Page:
The amount billed by a business to customers for the goods and services supply in the ordinary business course is called trade receivables. These are usually documented in official invoices, summarized in the Accounts Receivable Aging Statement. Staff commonly uses this report as it is frequently used to collect overdue payments from customers. Trade receivables are recorded in a separate account and classified as current assets on the balance sheet in the general ledger.
Trade receivables are shown on the company’s balance sheet in the Current Assets section and are listed with:
- foreign currency;
- prepaid costs;
Trade receivables will be referred to as “Accounts Receivable” on the balance sheet.
Non-trade receivables are income that a company receives from sources other than the common goods or services sold. Non-trade receivables are considered items that do not require invoice generation. They include:
- employee loans;
- payroll advances;
- income tax refund;
- interest payments;
- insurance claims.
Non-trade receivables are classified as current assets; however, they can be converted to non-current assets if the payment is expected to take more than a year.
Trade Receivables Importance
Trade receivables are essential because they allow companies to receive payment for their products and services, which will enable them to purchase such products and services.
An increase in trade receivables days could signify that a company has trouble collecting invoices, leading to future financial difficulties.
Many trade debtors may indicate that a company does not exercise effective credit control, which leads to bad debts and, in turn, bankruptcy or liquidation.
Trade Receivables Financing
The company must pay for raw materials within a few weeks or months if it sells goods on credit to its customers. This leads to cash flow constraints and makes it challenging to fulfill customer orders or invest in business development and research and development (R&D). Thus, companies may decide to finance their trade receivables, seeking early repayment in exchange for a discount.
Companies achieve this through AR finance and receivables financing solutions. Factoring allows a company to sell invoices at a discount and earn an immediate invoice value percentage. The company’s customers will then pay the element at the end of the term.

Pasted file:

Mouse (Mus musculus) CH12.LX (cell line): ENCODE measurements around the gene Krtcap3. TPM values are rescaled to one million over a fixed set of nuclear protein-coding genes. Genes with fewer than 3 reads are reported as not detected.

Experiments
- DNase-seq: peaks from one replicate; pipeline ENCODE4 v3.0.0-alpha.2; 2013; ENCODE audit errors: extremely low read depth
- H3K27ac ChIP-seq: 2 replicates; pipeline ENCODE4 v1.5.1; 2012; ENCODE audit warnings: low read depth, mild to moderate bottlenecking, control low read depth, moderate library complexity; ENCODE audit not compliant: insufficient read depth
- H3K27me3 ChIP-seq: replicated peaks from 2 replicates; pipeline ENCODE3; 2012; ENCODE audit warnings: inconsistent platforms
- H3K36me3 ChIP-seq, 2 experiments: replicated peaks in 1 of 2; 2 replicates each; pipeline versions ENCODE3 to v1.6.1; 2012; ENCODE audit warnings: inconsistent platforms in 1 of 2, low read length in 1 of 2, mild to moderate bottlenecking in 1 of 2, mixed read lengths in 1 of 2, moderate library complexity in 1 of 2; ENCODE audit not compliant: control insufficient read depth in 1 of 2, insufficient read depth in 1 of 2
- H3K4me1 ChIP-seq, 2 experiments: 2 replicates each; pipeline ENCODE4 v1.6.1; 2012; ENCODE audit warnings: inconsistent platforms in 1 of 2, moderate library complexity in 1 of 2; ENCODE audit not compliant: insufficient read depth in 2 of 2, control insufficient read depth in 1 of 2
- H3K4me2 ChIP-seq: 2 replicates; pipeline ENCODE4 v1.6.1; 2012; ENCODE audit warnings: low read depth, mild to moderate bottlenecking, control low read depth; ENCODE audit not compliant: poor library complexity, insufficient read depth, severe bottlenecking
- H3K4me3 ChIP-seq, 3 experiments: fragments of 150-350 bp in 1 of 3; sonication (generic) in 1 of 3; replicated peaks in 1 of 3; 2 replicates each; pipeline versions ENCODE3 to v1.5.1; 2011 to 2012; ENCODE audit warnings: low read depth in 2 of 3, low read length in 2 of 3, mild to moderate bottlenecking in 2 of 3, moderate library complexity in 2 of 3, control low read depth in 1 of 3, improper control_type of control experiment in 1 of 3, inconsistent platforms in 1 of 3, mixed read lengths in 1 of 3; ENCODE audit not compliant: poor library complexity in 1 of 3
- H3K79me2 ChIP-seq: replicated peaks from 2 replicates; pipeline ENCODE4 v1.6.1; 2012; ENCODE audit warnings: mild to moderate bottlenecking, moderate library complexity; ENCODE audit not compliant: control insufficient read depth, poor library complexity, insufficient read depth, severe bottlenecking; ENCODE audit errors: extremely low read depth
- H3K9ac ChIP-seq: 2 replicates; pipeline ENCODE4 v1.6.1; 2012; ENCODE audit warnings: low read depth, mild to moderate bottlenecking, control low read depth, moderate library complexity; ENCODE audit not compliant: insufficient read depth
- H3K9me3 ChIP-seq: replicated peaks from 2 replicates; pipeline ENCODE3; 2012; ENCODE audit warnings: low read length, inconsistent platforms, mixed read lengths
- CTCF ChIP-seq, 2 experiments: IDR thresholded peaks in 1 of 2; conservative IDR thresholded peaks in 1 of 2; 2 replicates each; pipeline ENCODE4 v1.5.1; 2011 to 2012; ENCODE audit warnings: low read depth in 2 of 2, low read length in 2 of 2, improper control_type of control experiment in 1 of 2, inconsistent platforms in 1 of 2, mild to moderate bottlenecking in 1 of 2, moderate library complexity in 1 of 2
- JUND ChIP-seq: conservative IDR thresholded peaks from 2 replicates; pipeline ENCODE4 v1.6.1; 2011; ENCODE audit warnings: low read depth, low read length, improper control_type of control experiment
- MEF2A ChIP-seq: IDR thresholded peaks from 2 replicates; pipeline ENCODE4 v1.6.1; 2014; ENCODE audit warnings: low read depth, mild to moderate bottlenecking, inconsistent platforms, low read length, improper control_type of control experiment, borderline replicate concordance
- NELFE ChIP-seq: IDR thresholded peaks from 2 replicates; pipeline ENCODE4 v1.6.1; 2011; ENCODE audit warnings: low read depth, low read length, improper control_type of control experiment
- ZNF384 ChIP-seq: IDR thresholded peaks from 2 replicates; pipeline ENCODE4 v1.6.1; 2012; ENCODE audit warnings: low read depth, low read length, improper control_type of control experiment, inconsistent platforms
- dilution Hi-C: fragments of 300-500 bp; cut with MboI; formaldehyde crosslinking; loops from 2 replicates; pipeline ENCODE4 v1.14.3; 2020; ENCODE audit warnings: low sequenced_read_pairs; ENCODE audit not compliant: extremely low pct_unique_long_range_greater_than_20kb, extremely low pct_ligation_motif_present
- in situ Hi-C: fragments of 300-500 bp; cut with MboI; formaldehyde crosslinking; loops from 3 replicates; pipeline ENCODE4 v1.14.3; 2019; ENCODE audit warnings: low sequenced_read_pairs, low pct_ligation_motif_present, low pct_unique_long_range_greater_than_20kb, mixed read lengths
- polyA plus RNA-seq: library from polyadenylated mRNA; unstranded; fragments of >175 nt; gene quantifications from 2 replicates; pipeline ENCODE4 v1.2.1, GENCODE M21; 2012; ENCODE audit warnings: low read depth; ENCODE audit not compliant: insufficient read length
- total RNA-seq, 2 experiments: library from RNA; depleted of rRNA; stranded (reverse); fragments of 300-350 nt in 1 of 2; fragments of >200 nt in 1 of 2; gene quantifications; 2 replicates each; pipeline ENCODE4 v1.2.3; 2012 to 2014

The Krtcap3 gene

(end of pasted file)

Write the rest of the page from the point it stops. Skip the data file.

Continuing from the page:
Similar to factoring is invoice discounting, in which the invoice discounter advances the invoice value percentage. Unlike factoring, invoice discounting allows the seller to retain control of their sales book while remaining responsible for collecting payments from buyers.
Another option is asset-based lending (ABL), where companies access a credit line with funding backed by assets, such as receivables. An ABL may also be structured around other assets such as commercial property, equipment, or inventory.
Calculating Trade Receivables
There is a straightforward formula to calculate trade receivables:
Trade receivables = accounts receivable + accounts receivable
Your accounts receivable can be found by looking at your business balance sheet.
Trade receivables days = (trade receivables / revenue) x 365 days
This formula is used to estimate the time needed for debtors to pay invoices (known as the trade receivable days formula or the receivable days’ ratio.)
Trade Receivable Example
Let’s assume that Company XYZ has total receivables of $20,000 on its balance sheet and $15,000 in receivables accounts. The income is $100000.
Calculate trade receivables as follows:
$20000 + $15000 = $35000
Trade receivable days = ($35000 / $100000)x 365days = 127.75
The formula estimates how quickly Company XYZ will receive these trade receivable payments.
Trade Receivables Reducing
Some methods were developed to reduce trade receivables. The most popular are listed below:
- Provide as many payment options as possible. Some customers would like to pay with cash or checks, while others prefer credit cards and online payments. By offering different payment methods, you encourage them and give them more reason to pay on time.
- Providing early payment discounts and implementing a late payment charging policy. Encourage customers to pay you early with early discounts and small late fees to keep them from using free credit. There is no incentive like money.
- Submit an invoice after a project or service completing. If you wait too long, your payment will be delayed.
- Send them a payment reminder in advance. Some customers are careless, and a short email reminder a few days before payment can encourage them to pay off their receivables on time.
- Consider requesting a partial advance deposit. For example, if you’re working on a long-term project or selling a costly product, requesting a partial down payment help mitigate the non-payment risk.
- The shorter the payment term, the better. While billing terms vary from industry to industry, it’s in your best interest to keep your payment terms as straightforward as possible: the sooner you get paid, the sooner the money will flow into your business.
- Call the client. If a customer is entirely unresponsive to your emails, you can always give them a call to have a little chat and find out what’s going on and why they’re behind on their payments.
Try to keep these methods to reduce trade receivables and make the business more profitable.
Don’t Pay Late
Companies monitor an unpaid invoice to see if a payment is in progress. Think about the relationship with the client, but also consider that time is money. This is the income owed to your company, and the customer is expected to pay. So don’t wait too long to report this to your collection agency. They are experts. They will help ensure you get paid.
Author: Charles Lutwidge